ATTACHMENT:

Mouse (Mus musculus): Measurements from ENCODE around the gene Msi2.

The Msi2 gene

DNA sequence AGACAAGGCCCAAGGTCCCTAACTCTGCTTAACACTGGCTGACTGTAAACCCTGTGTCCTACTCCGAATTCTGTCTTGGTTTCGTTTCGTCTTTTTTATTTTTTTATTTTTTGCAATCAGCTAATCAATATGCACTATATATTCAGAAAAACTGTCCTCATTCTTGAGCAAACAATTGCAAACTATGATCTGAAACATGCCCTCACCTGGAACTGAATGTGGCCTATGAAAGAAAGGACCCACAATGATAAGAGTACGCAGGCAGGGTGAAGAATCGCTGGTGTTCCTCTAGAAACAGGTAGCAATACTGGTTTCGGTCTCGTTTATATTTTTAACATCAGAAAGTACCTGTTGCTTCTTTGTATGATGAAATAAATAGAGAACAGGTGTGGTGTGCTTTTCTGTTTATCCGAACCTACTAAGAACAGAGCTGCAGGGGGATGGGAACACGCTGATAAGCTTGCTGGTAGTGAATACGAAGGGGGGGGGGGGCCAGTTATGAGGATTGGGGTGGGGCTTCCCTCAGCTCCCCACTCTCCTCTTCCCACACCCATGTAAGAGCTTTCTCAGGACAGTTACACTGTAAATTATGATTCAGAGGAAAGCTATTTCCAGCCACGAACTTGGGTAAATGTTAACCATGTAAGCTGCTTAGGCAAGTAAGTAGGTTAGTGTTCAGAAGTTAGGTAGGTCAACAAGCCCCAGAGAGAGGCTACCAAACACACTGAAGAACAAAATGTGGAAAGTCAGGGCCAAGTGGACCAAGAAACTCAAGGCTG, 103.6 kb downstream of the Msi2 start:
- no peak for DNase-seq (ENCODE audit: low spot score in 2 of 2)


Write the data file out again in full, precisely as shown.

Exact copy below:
Mouse (Mus musculus): Measurements from ENCODE around the gene Msi2.

The Msi2 gene

DNA sequence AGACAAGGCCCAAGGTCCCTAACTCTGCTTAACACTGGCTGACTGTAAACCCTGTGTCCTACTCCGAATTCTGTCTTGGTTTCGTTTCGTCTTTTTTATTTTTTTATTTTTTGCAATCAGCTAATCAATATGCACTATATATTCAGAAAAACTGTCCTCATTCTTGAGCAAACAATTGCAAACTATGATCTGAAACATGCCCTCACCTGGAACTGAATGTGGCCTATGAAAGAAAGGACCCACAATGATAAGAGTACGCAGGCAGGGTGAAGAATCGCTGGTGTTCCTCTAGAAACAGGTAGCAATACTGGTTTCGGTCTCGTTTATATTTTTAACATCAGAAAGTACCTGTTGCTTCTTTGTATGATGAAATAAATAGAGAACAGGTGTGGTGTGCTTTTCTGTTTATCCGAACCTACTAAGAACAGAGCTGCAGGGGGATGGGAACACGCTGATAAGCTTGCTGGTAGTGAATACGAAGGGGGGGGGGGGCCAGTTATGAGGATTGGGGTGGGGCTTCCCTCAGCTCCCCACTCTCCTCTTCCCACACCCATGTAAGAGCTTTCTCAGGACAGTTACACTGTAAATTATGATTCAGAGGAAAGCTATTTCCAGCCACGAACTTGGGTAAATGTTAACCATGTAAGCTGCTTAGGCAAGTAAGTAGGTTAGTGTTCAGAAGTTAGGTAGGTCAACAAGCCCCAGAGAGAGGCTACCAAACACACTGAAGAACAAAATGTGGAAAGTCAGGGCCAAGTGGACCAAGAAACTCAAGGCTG, 103.6 kb downstream of the Msi2 start:
- no peak for DNase-seq (ENCODE audit: low spot score in 2 of 2)